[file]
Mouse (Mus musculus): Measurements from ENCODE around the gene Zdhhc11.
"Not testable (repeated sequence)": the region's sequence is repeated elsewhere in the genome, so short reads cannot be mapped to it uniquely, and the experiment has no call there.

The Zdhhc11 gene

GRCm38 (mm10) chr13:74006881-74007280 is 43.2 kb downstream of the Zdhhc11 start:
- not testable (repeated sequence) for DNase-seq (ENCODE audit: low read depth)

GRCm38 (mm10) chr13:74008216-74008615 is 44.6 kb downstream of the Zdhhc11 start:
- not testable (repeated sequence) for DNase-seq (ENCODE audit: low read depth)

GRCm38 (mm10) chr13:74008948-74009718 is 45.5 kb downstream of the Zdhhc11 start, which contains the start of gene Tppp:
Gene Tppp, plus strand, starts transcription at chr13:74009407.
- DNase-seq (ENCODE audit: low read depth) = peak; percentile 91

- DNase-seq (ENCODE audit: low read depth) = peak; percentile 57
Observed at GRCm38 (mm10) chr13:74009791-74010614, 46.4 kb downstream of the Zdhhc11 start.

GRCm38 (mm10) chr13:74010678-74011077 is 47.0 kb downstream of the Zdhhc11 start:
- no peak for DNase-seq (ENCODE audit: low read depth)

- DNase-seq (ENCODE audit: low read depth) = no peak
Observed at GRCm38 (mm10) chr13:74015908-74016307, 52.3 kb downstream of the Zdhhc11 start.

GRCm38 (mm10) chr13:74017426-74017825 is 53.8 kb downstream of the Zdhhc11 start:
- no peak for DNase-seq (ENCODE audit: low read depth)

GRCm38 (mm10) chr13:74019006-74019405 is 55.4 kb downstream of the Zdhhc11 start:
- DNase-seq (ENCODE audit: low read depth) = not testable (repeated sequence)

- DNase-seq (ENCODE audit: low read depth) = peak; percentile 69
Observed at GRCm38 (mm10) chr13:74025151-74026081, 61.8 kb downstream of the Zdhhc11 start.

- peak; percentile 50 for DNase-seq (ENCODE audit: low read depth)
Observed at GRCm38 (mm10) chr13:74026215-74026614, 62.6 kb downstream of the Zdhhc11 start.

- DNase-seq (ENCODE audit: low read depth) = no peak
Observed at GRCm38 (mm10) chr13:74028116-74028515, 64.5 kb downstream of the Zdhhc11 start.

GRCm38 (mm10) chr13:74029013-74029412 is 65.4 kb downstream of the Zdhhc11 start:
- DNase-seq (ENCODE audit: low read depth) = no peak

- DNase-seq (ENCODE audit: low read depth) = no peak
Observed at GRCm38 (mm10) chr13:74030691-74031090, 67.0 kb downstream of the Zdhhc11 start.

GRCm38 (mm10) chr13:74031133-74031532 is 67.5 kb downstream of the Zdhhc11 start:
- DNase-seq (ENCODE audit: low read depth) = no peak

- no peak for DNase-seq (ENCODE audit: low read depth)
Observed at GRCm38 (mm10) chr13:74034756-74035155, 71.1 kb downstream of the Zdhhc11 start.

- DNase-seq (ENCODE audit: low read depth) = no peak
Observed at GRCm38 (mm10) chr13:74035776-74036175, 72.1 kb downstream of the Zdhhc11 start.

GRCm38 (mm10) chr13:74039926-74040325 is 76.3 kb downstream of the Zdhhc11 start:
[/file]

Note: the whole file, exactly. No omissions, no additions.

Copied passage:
Mouse (Mus musculus): Measurements from ENCODE around the gene Zdhhc11.
"Not testable (repeated sequence)": the region's sequence is repeated elsewhere in the genome, so short reads cannot be mapped to it uniquely, and the experiment has no call there.

The Zdhhc11 gene

GRCm38 (mm10) chr13:74006881-74007280 is 43.2 kb downstream of the Zdhhc11 start:
- not testable (repeated sequence) for DNase-seq (ENCODE audit: low read depth)

GRCm38 (mm10) chr13:74008216-74008615 is 44.6 kb downstream of the Zdhhc11 start:
- not testable (repeated sequence) for DNase-seq (ENCODE audit: low read depth)

GRCm38 (mm10) chr13:74008948-74009718 is 45.5 kb downstream of the Zdhhc11 start, which contains the start of gene Tppp:
Gene Tppp, plus strand, starts transcription at chr13:74009407.
- DNase-seq (ENCODE audit: low read depth) = peak; percentile 91

- DNase-seq (ENCODE audit: low read depth) = peak; percentile 57
Observed at GRCm38 (mm10) chr13:74009791-74010614, 46.4 kb downstream of the Zdhhc11 start.

GRCm38 (mm10) chr13:74010678-74011077 is 47.0 kb downstream of the Zdhhc11 start:
- no peak for DNase-seq (ENCODE audit: low read depth)

- DNase-seq (ENCODE audit: low read depth) = no peak
Observed at GRCm38 (mm10) chr13:74015908-74016307, 52.3 kb downstream of the Zdhhc11 start.

GRCm38 (mm10) chr13:74017426-74017825 is 53.8 kb downstream of the Zdhhc11 start:
- no peak for DNase-seq (ENCODE audit: low read depth)

GRCm38 (mm10) chr13:74019006-74019405 is 55.4 kb downstream of the Zdhhc11 start:
- DNase-seq (ENCODE audit: low read depth) = not testable (repeated sequence)

- DNase-seq (ENCODE audit: low read depth) = peak; percentile 69
Observed at GRCm38 (mm10) chr13:74025151-74026081, 61.8 kb downstream of the Zdhhc11 start.

- peak; percentile 50 for DNase-seq (ENCODE audit: low read depth)
Observed at GRCm38 (mm10) chr13:74026215-74026614, 62.6 kb downstream of the Zdhhc11 start.

- DNase-seq (ENCODE audit: low read depth) = no peak
Observed at GRCm38 (mm10) chr13:74028116-74028515, 64.5 kb downstream of the Zdhhc11 start.

GRCm38 (mm10) chr13:74029013-74029412 is 65.4 kb downstream of the Zdhhc11 start:
- DNase-seq (ENCODE audit: low read depth) = no peak

- DNase-seq (ENCODE audit: low read depth) = no peak
Observed at GRCm38 (mm10) chr13:74030691-74031090, 67.0 kb downstream of the Zdhhc11 start.

GRCm38 (mm10) chr13:74031133-74031532 is 67.5 kb downstream of the Zdhhc11 start:
- DNase-seq (ENCODE audit: low read depth) = no peak

- no peak for DNase-seq (ENCODE audit: low read depth)
Observed at GRCm38 (mm10) chr13:74034756-74035155, 71.1 kb downstream of the Zdhhc11 start.

- DNase-seq (ENCODE audit: low read depth) = no peak
Observed at GRCm38 (mm10) chr13:74035776-74036175, 72.1 kb downstream of the Zdhhc11 start.

GRCm38 (mm10) chr13:74039926-74040325 is 76.3 kb downstream of the Zdhhc11 start: